On a non-GAAP basis, operating margin was up over 5%, and that's up from 3% a year ago. For the quarter, cost of sales and operating expenses were $231 million, relatively unchanged from a year ago. Gross margin increased to 71%, up from 68% due to increased improvement consulting margin. Sales and marketing expenses were lower due to continued expense control. Product development expenses were higher, mainly as a result of transformational activities in our data center automation initiatives. G&A expenses were higher due to increased legal costs.

Total operating expenses include $6 million of overlapping expenses for the quarter and $15 million year-to-date. We expect to incur total overlapping expenses of $20 million to $25 million for the year, which will all be removed by the end of the fourth quarter. We've incurred $6 million of restructuring charges this quarter and a total of $22 million under our current restructuring plan. We expect to incur total charges of $35 million to $45 million by the end of fiscal 2007.

On the balance sheet, there's a few items to note. Cash and short-term investments of $1.8 billion were unchanged from the prior quarter. We did have positive cash flow from operations of $26 million. Net receivables decreased $35 million from the same period a year ago, primarily due to improved management. Days sales outstanding was 74 days, down from 88 days a year ago. Total headcount at the end of the quarter was approximately 4,600.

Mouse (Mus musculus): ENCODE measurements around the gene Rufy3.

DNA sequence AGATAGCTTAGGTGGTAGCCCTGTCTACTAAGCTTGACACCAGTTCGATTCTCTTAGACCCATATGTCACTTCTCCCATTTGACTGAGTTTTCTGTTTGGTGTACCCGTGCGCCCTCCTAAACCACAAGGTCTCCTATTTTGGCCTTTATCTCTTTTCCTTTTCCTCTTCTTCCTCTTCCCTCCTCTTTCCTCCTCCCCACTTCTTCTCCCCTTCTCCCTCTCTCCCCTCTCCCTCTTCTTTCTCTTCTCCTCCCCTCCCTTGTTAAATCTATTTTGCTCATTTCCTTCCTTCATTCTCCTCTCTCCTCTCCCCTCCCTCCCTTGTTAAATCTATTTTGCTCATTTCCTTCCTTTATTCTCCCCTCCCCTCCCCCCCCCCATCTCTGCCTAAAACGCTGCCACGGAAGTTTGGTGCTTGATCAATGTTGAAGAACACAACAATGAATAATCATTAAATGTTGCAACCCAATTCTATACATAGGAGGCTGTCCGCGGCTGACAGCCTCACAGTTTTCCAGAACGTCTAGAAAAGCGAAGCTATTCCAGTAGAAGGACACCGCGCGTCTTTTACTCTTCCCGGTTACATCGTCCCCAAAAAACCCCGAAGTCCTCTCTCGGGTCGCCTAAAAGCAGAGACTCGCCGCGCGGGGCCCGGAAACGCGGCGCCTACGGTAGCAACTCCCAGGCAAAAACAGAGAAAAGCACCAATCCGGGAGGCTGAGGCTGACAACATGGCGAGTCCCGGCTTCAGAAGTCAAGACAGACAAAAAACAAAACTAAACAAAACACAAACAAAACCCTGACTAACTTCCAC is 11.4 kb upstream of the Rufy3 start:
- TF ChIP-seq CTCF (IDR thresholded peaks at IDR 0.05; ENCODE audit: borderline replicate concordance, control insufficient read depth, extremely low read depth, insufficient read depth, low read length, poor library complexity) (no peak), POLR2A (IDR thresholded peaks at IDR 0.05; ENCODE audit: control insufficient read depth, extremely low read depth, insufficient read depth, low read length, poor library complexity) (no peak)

With that, I'll turn the call over to Ron.

Ronald Hovsepian

Thanks, Dana. Today I will provide an overview of each business unit and an update of our strategic initiatives and close with the progress report on our key milestones. We have completed three quarters of the year and we are well-positioned to achieve most of our financial and strategic objectives for fiscal 2007. As we have undergone transformational changes this year, some areas have excelled while other areas need improvement. This is not surprising, given the magnitude of the change we are undertaking. Overall, I am pleased with our progress.